Junior is the bigger of the two. As soon as I put the water and food dishes in he trots over to the food and begins to chew on a nugget. DJ is much smaller and naughtier. He jumps right into the water dish. I swear he is smiling at me as he luxuriates in the cool liquid. He waggles his front and hind legs in the water with delight.
I think they are more intelligent than they look. Sometimes I catch them vocalizing and I wonder what they are saying.
“Finally,” Junior said. “Yeah,” it’s about time,” DJ said. “He looks rough this morning,” DJ said. “I suppose he’ll throw in one of those lousy rinds of watermelon,” Junior said. “Doesn’t he notice that we never eat it?”
“I wonder how intelligent he is,” Junior said. “I know he’s bigger than us but in the brains department I just don’t know.” “The female is a lot smarter,” DJ said. “You’re right DJ. Maybe the females have a bigger brain,” Junior said.
DJ crawled out of the water dish and moved to the glass wall. “Now DJ stop that. It’s not nice,” Junior said. “You shouldn’t make funny faces at the humans. Don’t descend to their level.”
Every time I walk by he is there. He throws a ball of dough onto a table. Clouds of flour billow up and swirl around him. He is of indeterminate age. The forearms are massive and corded with muscle. He stares at me with no expression.
He makes great pizza.
I sit up at the top. I have a great view from here. In fact what I say goes. He doesn’t know it, but I’m in charge. I make him go get a bag of potato chips and another beer even when he knows he shouldn’t.
Most people don’t realize the truth. Brains rule minds. You can learn facts and principles and practice and acquire skills. You can use all the logic you want. When decision time comes, what I say goes. I can make my human do anything I want. Even if he doesn’t want to.
It’s pretty cool being in charge. I basically have a personal robot at my command. It’s ironic how smart that mind can become but it still can’t stop me.
What shall I make him do today?
Fresh cool air rushes in as I yank open the window. After the sticky heat of yesterday it’s a great relief. The Sun blazes in the East like a ball of fire in the treetops.
Here I sit in front of my keyboard. I begin to press keys and neurons fire and then it begins.
I see the jogger making his rounds. He is quite slim and wearing white socks pulled up as far as they will go. I take this as an indication of his having attained at least middle age with its corresponding loss of fashion sense. He looks fit and ready for anything.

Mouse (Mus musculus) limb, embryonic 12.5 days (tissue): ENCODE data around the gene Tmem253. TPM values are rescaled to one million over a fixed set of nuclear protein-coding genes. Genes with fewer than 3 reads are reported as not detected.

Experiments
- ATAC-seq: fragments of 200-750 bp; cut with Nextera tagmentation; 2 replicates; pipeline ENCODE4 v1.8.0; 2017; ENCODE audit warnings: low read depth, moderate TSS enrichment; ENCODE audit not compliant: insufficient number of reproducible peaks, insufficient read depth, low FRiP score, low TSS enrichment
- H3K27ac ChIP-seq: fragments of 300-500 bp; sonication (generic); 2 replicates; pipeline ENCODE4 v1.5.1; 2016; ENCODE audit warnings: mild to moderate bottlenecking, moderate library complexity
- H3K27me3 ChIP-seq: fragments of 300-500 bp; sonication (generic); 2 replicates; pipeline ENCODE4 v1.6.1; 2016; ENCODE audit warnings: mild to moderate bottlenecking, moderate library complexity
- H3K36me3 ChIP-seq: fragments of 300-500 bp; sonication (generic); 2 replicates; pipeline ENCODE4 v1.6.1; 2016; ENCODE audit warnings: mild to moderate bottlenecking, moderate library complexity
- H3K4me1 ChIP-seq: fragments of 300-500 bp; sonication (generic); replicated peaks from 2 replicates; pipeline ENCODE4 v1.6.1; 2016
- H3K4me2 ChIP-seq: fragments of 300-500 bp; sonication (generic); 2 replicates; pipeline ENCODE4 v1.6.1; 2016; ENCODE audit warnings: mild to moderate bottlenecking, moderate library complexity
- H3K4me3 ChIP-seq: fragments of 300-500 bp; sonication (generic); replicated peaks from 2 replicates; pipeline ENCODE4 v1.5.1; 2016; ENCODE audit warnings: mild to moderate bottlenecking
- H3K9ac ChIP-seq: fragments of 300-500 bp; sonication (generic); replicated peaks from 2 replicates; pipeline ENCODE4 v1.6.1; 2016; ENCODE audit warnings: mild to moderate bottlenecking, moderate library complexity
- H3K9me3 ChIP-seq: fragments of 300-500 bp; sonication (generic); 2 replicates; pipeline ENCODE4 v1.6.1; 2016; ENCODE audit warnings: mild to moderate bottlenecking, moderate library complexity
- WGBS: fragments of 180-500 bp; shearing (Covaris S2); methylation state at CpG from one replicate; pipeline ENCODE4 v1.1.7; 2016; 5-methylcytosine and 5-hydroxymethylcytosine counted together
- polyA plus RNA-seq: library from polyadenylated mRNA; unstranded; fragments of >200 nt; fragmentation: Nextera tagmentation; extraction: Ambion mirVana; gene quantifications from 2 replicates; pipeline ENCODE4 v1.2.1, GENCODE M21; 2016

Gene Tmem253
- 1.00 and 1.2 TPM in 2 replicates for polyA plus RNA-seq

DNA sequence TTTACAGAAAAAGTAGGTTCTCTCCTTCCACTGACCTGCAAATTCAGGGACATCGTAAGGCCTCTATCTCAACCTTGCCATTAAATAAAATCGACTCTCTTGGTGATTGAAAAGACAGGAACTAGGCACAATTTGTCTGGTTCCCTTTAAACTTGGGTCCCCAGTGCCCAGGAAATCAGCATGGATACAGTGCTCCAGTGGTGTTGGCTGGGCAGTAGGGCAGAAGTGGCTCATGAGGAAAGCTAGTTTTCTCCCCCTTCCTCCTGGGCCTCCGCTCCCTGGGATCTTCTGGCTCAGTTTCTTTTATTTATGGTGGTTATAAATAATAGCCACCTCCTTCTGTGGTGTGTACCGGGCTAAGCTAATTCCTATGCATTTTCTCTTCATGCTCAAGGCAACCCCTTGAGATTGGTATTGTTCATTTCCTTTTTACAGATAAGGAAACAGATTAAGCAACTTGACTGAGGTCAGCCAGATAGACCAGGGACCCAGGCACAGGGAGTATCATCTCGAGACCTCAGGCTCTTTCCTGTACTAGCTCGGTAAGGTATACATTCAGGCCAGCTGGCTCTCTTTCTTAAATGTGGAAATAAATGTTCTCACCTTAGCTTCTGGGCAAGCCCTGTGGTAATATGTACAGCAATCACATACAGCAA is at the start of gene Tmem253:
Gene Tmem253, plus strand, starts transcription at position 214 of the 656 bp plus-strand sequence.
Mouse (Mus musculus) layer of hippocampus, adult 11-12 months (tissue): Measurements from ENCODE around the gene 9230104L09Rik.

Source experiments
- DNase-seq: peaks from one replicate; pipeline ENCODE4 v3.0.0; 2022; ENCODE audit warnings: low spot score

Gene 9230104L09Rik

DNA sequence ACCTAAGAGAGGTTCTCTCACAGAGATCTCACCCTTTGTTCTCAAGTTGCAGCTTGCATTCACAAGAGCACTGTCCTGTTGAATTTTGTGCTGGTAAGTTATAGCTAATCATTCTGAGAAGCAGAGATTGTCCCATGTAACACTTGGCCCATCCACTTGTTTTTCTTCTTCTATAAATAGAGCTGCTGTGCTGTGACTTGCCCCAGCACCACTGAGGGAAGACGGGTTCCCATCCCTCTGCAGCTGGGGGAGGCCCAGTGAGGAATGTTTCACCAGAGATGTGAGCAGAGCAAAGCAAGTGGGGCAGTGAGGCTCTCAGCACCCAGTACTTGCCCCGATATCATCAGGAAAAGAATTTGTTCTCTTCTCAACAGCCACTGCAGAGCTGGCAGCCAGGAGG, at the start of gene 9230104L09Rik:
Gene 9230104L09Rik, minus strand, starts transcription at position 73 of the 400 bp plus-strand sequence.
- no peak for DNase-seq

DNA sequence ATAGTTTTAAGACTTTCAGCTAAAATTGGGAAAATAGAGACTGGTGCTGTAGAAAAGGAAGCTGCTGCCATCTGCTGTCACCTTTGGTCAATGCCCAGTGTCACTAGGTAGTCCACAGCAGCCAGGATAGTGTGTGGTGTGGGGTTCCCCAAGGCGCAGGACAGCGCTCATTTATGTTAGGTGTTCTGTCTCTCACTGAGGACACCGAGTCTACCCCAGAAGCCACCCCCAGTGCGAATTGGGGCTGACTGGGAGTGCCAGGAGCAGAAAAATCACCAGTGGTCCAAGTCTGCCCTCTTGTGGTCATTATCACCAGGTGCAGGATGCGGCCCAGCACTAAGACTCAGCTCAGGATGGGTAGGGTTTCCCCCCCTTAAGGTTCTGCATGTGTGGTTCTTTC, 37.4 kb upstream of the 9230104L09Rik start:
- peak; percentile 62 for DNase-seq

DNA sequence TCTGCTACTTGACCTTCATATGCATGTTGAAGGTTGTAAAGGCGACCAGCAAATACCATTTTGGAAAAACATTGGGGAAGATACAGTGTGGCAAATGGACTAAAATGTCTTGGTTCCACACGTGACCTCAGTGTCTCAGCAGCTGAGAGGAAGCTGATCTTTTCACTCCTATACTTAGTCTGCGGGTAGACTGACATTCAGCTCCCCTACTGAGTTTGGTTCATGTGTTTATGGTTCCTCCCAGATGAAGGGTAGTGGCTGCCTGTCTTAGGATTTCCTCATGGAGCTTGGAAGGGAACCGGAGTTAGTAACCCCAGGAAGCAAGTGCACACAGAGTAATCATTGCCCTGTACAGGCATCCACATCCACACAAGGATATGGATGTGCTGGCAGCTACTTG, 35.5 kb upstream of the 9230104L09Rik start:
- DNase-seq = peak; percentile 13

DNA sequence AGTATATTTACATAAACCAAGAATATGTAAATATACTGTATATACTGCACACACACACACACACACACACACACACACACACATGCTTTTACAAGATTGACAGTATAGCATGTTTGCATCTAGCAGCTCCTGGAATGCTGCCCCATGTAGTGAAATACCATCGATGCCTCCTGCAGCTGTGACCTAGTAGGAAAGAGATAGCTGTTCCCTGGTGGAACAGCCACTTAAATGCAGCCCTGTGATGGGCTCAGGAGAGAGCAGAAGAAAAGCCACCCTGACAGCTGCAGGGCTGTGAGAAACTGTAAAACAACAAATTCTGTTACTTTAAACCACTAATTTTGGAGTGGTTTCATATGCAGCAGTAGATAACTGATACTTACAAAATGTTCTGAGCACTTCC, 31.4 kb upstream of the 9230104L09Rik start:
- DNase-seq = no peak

Here he comes again into view. What’s that? I see a shimmer in the air in his path. I must be seeing what the eye doctor called ‘floaters’. No, it’s still there. Something is on the path. I don’t know where it came from but now it is becoming clearer.
I see a swirling cloud of gold and it is approaching the jogger. Apparently he can’t see it and I wonder if I should call out. Too late.
I heard the booms from far away. In quick succession the vibrations punched my eardrums. We headed toward the sound. There they are. Four young men playing furiously. The accordion wheezing next to bagpipes and a flute.
A crowd watched and stamped their feet. Off we went to the pub.
Hundreds of males and a few females harmonize together to play a symphony for anyone who cares to hear. Each small organism diligently draws one wing over the other to produce sound. Every evening and morning this reassuring blanket of chirps envelopes me.
A blanket of clouds covered the stars. I approached the grass with care. I remembered being told that you should shuffle your feet and make as much noise as possible. That would scare them away. I couldn’t see a thing. I might as well be blind.
I entered the knee high grass and headed in the direction of the hole in the fence. Once I reached it, I could take the dirt path on the other side. My knees shook and the grass brushed against my trousers. I saw the faint outline of the fence. Lights from faraway huts twinkled in the distance. My eyes had adapted to the darkness.